To get a sense of just how unsettled Americans are this election day, check the New York Times' "word train," in which readers can enter the single word that best describes their state of mind. Words like "depressed," "anxious," "worried," "nauseous" dominate the feature, seemingly showing that most of today's politicians leave voters reaching for the mood-elevating drugs. But it turns out, that's how New York Times readers just about all the time.
In 2008, with both parties having historic candidates on their tickets, election night made voters "anxious," "overwhelmed," "scared," "worried." A few months later, President Obama's inauguration left readers feeling "horrified," "disgusted," and "numb." And last year, the economy made them "confused," "panicked," "disinterested," "hopeless," "sickened." Poor Times readers. Pretty much everything makes them want to barf.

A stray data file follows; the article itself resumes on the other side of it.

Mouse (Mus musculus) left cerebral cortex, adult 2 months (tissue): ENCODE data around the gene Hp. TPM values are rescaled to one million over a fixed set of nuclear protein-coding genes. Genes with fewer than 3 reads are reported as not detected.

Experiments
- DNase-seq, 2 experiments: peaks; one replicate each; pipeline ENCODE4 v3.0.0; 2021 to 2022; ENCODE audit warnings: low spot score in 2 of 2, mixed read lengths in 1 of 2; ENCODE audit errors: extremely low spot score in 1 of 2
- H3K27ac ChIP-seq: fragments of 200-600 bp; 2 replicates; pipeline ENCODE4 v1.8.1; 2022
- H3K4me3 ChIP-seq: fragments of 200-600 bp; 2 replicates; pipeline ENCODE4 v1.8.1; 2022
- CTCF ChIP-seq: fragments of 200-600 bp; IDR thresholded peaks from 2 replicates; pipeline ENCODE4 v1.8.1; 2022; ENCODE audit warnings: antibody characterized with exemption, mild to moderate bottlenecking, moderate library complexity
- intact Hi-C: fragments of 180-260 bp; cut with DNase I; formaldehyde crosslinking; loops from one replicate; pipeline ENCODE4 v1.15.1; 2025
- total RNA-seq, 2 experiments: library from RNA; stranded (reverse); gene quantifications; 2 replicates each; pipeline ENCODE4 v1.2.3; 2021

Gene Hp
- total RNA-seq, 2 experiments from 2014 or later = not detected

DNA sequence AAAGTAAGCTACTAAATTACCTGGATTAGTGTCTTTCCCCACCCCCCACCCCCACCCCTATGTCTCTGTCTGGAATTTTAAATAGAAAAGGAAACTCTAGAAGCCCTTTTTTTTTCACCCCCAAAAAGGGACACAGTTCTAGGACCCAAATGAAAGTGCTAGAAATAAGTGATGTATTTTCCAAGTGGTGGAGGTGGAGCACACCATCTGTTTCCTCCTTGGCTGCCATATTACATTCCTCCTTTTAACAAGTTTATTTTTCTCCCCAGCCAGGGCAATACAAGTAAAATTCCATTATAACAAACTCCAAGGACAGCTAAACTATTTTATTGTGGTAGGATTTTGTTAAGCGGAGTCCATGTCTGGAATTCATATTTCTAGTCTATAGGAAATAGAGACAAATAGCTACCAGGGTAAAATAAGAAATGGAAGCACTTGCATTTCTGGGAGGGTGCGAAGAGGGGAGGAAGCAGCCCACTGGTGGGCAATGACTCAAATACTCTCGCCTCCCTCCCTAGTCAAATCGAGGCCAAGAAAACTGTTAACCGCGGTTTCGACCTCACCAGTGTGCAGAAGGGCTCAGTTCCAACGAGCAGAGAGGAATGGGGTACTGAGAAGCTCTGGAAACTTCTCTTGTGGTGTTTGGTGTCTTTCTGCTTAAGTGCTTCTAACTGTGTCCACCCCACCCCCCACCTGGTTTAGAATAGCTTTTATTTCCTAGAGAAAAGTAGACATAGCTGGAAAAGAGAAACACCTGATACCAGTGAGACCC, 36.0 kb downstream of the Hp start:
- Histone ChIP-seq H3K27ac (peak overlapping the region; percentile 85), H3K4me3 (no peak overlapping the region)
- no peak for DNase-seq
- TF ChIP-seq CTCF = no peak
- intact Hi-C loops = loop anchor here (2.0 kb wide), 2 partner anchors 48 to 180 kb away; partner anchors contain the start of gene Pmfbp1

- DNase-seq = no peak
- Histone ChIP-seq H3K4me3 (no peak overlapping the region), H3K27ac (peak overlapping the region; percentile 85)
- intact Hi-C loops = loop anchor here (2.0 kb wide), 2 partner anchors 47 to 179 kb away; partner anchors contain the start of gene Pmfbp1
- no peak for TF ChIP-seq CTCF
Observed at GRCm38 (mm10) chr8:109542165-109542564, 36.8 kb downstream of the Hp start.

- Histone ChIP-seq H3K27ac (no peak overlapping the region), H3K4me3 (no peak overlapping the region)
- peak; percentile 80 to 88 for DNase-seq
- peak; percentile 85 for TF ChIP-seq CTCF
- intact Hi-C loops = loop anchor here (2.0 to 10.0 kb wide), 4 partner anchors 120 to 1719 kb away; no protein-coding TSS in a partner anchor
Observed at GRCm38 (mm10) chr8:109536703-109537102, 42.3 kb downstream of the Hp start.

This article is from the archive of our partner The Wire.